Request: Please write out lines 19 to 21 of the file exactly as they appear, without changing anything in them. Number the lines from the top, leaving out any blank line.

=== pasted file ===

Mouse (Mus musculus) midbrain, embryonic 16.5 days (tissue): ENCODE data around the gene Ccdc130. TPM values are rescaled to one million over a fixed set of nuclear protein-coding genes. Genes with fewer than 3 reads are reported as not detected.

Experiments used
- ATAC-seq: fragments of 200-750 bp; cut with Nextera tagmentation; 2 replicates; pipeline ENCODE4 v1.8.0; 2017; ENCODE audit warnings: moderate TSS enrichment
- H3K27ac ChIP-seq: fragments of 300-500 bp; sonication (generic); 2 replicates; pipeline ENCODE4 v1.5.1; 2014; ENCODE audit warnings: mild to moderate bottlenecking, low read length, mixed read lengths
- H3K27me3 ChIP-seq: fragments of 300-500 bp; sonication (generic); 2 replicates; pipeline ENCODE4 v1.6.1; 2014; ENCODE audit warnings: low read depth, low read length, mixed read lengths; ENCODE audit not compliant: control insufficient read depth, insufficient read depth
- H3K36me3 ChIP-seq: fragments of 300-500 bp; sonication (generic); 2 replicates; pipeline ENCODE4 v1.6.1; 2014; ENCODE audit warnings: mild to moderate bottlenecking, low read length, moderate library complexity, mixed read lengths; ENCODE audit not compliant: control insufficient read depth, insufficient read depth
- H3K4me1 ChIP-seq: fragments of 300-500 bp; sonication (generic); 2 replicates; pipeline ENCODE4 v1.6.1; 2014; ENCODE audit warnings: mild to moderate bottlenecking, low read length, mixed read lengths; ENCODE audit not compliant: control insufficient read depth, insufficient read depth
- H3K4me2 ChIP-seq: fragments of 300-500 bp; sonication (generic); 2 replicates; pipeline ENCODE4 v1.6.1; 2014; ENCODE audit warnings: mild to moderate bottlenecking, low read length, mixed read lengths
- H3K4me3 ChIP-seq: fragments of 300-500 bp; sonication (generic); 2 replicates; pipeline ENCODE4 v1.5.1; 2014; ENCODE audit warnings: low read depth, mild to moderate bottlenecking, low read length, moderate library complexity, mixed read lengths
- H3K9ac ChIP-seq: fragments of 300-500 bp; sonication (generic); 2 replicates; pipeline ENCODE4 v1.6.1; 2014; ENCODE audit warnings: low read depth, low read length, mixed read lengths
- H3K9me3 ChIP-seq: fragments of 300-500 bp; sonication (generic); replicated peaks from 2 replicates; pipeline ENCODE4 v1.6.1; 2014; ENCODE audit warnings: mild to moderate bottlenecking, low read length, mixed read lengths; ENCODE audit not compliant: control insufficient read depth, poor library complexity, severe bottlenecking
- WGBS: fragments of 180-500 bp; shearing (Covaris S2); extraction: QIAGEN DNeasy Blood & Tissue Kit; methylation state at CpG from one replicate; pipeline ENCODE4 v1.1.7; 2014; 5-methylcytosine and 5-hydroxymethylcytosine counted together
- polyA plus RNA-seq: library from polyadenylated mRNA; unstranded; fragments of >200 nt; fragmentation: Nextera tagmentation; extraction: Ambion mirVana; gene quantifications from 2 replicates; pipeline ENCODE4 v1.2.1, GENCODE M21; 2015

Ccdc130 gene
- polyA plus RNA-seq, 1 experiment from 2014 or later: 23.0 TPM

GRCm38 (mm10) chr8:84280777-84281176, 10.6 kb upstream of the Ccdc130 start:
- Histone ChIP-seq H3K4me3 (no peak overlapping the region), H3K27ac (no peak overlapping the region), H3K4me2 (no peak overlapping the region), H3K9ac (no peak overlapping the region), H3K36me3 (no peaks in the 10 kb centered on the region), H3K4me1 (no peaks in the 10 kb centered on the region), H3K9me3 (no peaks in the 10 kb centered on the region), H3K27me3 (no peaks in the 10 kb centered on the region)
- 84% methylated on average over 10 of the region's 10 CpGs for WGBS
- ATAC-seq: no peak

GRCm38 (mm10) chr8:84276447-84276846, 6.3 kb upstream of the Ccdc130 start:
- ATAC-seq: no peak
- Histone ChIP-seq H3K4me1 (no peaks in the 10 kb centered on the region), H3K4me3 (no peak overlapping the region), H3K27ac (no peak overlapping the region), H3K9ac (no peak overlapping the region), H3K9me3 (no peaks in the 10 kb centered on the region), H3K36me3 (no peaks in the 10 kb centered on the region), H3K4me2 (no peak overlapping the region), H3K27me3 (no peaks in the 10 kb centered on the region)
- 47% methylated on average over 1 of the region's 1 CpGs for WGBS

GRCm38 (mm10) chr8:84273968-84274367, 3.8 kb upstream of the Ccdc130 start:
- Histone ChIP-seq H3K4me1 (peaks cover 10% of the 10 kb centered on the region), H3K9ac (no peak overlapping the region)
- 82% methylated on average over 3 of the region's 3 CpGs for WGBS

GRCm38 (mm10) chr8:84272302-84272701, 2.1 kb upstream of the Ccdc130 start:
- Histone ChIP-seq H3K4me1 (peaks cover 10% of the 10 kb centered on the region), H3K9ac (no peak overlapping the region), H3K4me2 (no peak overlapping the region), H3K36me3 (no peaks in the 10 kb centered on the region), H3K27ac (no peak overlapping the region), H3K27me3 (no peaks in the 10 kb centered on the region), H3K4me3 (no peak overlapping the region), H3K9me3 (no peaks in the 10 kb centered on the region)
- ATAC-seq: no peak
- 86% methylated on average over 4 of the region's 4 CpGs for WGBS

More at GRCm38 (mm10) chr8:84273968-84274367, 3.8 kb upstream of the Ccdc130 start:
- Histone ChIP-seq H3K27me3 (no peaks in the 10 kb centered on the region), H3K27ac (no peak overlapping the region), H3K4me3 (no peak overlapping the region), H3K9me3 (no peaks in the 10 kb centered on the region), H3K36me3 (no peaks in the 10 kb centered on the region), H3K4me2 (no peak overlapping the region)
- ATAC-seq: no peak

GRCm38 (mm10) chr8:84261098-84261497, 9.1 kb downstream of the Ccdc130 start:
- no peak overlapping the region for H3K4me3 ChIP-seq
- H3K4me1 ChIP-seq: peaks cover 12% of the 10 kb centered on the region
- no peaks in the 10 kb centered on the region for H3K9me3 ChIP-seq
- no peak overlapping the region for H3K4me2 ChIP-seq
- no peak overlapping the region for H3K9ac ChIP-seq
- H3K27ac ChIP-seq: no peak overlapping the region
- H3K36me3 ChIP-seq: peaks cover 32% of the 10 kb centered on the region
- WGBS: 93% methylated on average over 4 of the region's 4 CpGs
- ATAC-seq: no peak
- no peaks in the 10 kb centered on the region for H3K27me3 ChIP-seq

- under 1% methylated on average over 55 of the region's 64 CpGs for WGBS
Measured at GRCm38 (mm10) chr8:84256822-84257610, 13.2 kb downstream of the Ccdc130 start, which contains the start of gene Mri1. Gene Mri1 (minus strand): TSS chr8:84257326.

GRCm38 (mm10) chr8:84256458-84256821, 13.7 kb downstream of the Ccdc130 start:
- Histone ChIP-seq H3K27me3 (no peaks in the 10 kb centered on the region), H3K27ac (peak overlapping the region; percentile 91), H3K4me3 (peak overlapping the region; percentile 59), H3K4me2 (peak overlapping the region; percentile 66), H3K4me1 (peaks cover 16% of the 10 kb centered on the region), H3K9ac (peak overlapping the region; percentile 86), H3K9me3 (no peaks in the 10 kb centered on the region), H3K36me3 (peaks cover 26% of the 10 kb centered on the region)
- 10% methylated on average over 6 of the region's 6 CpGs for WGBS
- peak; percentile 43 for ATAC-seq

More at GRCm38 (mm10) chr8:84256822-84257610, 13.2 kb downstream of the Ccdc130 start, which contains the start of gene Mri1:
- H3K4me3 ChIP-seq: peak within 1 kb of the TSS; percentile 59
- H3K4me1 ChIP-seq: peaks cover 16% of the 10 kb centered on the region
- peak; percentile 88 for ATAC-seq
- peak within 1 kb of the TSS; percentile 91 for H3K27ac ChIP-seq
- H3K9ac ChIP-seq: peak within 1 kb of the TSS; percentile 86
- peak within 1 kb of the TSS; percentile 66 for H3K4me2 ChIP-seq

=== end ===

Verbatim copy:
- ATAC-seq: no peak

GRCm38 (mm10) chr8:84276447-84276846, 6.3 kb upstream of the Ccdc130 start:
- ATAC-seq: no peak